Ok, I lied, I do know what I want to be. I want to have the title of BOFH.

Primm

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Re: Quickest/easiest/cheapest way to get a degree
« Reply #1 on: November 23, 2014, 09:06:52 PM »

Since I'm going to be in Australia next year, I could get something locally. Probably a diploma instead of a degree. Not the same thing, but if I can go to the US and honestly say I have a diploma in Information Science or some-such...is it my fault if they assume I meant degree? Would that even be a good way to get my foot in the door, or will I be locked out since I can't answer "yes" to "Associate's or Bachelor's degree"?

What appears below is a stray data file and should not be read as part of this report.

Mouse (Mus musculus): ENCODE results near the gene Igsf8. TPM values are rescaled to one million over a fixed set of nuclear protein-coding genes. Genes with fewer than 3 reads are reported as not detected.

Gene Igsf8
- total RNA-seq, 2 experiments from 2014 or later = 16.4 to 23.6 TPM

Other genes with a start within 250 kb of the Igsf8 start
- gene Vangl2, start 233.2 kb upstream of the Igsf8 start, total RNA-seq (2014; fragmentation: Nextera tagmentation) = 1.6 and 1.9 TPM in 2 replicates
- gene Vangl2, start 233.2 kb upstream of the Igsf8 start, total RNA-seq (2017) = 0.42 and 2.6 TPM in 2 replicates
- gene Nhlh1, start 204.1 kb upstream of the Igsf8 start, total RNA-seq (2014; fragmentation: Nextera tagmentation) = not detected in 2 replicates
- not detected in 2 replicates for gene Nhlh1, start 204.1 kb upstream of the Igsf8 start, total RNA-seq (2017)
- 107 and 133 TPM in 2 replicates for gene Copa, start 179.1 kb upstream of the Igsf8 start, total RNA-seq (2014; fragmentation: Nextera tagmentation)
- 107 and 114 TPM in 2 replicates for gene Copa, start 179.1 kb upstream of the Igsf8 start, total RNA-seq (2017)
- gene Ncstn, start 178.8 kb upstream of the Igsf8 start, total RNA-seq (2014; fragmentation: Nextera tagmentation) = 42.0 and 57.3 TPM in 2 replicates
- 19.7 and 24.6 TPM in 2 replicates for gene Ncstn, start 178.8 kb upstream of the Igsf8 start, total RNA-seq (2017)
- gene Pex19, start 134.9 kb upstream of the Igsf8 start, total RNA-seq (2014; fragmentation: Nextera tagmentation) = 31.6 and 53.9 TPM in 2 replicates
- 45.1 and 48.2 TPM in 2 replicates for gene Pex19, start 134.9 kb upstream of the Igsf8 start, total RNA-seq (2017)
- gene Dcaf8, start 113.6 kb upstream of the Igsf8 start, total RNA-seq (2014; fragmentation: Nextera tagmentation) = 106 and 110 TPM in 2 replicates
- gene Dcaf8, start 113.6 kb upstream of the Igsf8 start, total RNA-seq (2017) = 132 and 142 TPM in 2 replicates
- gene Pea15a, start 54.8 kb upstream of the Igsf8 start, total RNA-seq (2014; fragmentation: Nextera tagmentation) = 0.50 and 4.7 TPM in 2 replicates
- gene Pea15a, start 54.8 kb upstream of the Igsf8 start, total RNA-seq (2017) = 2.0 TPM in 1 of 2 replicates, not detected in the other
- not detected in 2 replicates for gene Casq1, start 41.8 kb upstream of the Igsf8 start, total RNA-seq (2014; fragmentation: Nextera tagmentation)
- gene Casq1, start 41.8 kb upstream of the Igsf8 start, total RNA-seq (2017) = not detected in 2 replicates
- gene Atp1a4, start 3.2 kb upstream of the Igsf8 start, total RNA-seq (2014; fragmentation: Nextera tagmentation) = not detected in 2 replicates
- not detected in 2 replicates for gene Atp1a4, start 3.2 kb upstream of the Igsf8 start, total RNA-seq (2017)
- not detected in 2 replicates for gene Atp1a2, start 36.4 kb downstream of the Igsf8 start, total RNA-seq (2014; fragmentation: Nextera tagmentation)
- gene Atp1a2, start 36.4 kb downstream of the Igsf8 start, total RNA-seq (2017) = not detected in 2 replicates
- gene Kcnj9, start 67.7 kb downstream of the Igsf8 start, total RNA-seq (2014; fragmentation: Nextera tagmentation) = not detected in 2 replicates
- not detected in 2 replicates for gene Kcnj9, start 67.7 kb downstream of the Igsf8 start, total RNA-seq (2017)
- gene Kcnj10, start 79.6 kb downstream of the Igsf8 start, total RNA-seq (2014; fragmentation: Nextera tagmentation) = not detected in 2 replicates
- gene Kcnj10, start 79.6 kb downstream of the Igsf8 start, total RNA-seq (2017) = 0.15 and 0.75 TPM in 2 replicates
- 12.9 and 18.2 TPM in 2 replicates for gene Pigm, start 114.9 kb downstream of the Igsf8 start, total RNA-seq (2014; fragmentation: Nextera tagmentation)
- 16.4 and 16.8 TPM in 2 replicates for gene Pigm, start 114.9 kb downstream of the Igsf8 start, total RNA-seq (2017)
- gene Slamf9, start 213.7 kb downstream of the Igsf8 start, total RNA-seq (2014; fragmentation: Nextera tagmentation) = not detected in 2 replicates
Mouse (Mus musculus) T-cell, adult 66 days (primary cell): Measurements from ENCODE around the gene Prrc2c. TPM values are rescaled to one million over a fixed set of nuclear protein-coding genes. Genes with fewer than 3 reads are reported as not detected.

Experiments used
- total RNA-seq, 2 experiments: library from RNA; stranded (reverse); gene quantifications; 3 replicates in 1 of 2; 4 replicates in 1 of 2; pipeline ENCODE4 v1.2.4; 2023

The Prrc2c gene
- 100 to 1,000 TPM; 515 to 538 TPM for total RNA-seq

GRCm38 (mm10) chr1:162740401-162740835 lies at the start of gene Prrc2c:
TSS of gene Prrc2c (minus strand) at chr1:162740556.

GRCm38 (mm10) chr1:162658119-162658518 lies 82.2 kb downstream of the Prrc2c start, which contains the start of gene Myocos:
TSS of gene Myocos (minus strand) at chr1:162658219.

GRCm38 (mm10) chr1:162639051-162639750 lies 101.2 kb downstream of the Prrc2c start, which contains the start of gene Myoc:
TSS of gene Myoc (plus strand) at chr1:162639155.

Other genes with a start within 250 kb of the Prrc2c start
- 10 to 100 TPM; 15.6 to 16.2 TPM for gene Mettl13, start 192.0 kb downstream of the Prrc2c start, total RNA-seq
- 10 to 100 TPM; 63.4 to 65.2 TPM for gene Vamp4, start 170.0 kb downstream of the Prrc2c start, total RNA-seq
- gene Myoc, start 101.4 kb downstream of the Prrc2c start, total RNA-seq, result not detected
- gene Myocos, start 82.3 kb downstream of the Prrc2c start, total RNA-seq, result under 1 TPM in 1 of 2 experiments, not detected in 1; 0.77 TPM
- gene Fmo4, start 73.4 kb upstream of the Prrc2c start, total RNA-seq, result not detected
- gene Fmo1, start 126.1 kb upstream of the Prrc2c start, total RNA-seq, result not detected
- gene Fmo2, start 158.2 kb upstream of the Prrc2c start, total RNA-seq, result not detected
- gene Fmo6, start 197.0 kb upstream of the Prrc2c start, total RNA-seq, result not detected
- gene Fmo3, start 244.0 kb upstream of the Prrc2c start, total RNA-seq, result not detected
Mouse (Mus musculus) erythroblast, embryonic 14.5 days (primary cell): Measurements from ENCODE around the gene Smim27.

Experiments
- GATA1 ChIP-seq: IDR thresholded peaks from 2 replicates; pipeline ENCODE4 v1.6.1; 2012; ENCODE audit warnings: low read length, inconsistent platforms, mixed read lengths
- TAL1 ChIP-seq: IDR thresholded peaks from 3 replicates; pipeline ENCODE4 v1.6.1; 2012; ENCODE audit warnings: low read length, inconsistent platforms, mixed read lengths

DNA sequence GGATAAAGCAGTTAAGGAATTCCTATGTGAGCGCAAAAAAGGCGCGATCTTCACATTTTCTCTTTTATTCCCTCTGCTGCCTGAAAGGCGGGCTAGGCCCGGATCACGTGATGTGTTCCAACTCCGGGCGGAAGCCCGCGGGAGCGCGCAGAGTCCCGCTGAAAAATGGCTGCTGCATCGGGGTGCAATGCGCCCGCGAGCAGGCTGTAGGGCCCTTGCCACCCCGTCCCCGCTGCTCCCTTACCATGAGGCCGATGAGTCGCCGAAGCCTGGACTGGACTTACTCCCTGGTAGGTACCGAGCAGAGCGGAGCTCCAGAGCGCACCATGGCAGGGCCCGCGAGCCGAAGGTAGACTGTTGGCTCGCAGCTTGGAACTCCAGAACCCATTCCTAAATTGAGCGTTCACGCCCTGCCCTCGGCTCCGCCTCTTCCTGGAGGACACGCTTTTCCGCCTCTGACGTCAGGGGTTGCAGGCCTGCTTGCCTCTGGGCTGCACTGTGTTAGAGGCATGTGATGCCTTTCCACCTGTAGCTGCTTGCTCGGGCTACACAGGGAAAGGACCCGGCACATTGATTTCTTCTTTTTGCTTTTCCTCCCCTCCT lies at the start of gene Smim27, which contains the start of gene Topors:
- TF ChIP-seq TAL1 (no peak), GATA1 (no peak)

I don't know the answer to the rest of your question, but if you're looking for the cheapest way to do this, then getting a qualification here is probably not it. Research the costs involved first, there's a reason one of our highest money-earning exports is the education of international students (about $14.5 billion last F/Y!).

Unless you're an Australian citizen and can charge it to HECS then move back overseas and never come back. :)

mozar

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Re: Quickest/easiest/cheapest way to get a degree
« Reply #2 on: November 23, 2014, 09:14:33 PM »
So you are moving back to the US permanently? If so you should take community classes that will transfer to a four year college and finish there. You can get a degree however cheaply you want, but the more "traditional" your degree the more options you will have.

h2ogal

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Re: Quickest/easiest/cheapest way to get a degree